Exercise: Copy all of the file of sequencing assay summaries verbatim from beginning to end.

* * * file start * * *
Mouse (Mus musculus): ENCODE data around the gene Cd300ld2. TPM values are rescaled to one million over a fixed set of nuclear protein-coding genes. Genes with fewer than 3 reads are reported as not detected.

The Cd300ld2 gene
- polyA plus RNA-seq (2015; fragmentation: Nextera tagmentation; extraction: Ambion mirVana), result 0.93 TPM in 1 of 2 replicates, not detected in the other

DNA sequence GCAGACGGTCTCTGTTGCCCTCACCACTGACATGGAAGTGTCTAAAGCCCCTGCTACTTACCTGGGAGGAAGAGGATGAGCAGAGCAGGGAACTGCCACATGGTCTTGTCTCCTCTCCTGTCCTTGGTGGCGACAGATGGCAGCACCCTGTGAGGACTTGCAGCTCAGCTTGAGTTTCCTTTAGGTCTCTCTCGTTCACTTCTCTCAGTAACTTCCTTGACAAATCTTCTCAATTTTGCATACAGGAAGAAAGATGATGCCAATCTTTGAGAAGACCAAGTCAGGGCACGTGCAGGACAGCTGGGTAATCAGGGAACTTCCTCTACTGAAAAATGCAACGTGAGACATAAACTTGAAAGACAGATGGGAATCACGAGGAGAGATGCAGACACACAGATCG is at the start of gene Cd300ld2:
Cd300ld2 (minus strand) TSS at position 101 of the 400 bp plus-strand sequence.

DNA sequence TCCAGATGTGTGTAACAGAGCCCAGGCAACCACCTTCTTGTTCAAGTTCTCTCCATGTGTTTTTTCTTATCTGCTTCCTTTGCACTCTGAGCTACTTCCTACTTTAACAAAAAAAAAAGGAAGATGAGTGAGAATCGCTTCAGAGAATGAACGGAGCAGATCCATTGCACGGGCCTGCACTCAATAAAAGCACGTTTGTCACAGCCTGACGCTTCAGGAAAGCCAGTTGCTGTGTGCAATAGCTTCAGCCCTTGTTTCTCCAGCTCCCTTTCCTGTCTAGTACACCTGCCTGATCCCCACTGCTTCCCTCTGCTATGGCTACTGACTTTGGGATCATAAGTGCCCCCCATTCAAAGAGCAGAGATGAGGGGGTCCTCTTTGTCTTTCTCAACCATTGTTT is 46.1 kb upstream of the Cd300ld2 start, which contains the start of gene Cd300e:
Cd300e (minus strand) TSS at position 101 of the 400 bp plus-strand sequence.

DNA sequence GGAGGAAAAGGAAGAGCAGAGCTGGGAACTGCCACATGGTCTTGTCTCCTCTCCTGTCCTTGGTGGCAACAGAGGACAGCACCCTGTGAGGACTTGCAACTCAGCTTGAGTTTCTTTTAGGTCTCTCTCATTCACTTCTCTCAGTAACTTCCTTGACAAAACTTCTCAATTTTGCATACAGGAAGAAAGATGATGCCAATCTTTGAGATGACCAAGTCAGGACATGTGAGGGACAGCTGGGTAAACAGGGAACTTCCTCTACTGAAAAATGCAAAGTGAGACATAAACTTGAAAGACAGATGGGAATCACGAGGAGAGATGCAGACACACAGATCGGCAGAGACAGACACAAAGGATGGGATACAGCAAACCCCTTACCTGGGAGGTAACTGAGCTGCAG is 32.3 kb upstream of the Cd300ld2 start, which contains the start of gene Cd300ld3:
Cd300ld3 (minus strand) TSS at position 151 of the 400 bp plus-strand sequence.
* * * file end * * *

Mouse (Mus musculus): ENCODE data around the gene Cd300ld2. TPM values are rescaled to one million over a fixed set of nuclear protein-coding genes. Genes with fewer than 3 reads are reported as not detected.

The Cd300ld2 gene
- polyA plus RNA-seq (2015; fragmentation: Nextera tagmentation; extraction: Ambion mirVana), result 0.93 TPM in 1 of 2 replicates, not detected in the other

DNA sequence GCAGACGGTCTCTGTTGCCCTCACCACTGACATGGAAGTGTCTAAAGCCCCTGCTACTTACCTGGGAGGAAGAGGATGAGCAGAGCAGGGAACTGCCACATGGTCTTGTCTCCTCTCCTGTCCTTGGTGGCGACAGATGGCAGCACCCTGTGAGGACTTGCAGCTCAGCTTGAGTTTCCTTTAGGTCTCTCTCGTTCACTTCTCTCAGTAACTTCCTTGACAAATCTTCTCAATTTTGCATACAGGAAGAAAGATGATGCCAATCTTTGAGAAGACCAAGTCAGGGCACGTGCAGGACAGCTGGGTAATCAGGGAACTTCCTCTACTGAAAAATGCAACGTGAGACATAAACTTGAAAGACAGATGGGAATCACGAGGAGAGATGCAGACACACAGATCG is at the start of gene Cd300ld2:
Cd300ld2 (minus strand) TSS at position 101 of the 400 bp plus-strand sequence.

DNA sequence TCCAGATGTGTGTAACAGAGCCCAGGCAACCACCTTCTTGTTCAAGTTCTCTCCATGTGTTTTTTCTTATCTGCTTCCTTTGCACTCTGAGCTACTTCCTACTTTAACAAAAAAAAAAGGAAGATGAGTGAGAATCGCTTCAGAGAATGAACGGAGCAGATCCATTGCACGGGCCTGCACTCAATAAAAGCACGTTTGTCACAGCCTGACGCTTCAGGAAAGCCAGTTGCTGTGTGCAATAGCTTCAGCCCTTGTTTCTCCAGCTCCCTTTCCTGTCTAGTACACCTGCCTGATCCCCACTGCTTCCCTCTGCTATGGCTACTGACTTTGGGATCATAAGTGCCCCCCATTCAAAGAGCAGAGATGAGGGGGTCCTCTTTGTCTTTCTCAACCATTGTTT is 46.1 kb upstream of the Cd300ld2 start, which contains the start of gene Cd300e:
Cd300e (minus strand) TSS at position 101 of the 400 bp plus-strand sequence.

DNA sequence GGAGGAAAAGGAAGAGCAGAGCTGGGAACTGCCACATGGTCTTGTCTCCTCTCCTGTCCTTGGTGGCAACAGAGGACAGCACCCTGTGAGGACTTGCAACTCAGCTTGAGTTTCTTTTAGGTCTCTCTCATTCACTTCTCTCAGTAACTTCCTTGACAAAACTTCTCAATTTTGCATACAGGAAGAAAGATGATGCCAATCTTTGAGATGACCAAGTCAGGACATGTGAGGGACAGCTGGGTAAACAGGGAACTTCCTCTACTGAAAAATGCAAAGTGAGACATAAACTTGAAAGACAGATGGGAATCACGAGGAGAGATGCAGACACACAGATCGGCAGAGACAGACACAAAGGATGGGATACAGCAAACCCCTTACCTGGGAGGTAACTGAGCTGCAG is 32.3 kb upstream of the Cd300ld2 start, which contains the start of gene Cd300ld3:
Cd300ld3 (minus strand) TSS at position 151 of the 400 bp plus-strand sequence.